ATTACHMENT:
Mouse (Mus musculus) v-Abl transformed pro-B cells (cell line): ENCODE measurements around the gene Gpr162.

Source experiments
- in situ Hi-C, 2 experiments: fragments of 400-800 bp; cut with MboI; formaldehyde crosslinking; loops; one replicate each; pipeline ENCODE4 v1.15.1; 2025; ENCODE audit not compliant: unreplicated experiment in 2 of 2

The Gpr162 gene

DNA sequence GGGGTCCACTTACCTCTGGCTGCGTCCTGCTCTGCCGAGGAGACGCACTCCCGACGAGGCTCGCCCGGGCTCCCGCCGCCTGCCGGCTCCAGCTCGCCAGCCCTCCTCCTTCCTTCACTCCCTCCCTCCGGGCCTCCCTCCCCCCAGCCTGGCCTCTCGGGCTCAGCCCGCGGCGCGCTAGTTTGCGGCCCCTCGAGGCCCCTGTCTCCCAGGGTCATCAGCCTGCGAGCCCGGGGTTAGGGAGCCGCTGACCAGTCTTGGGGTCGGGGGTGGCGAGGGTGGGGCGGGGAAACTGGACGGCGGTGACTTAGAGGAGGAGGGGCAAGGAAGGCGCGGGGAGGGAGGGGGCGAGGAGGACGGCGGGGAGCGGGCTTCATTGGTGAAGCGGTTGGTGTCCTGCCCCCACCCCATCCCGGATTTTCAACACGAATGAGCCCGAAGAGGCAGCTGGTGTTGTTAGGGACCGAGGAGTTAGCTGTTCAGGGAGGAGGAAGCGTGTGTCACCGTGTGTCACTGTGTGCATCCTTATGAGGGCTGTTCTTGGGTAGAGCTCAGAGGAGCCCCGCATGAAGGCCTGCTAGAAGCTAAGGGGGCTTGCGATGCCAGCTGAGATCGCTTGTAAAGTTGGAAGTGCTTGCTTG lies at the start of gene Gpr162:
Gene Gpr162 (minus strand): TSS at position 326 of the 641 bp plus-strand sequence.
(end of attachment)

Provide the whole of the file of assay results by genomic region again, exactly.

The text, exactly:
Mouse (Mus musculus) v-Abl transformed pro-B cells (cell line): ENCODE measurements around the gene Gpr162.

Source experiments
- in situ Hi-C, 2 experiments: fragments of 400-800 bp; cut with MboI; formaldehyde crosslinking; loops; one replicate each; pipeline ENCODE4 v1.15.1; 2025; ENCODE audit not compliant: unreplicated experiment in 2 of 2

The Gpr162 gene

DNA sequence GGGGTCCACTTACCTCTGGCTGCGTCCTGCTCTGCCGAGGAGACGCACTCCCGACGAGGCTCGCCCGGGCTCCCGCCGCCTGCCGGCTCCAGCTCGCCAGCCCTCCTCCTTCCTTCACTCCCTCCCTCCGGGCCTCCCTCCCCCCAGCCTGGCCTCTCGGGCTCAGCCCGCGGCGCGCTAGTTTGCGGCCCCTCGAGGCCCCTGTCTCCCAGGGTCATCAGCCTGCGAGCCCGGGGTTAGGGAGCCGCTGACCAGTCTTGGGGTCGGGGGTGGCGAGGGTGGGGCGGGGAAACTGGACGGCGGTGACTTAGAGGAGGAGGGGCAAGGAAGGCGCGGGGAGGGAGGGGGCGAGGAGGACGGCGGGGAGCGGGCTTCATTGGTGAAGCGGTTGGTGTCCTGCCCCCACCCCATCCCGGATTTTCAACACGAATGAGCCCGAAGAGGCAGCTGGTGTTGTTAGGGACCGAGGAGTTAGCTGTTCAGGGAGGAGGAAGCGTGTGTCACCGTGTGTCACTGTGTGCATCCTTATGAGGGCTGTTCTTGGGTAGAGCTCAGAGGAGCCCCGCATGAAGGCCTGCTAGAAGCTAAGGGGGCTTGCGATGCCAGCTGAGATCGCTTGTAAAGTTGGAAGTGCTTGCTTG lies at the start of gene Gpr162:
Gene Gpr162 (minus strand): TSS at position 326 of the 641 bp plus-strand sequence.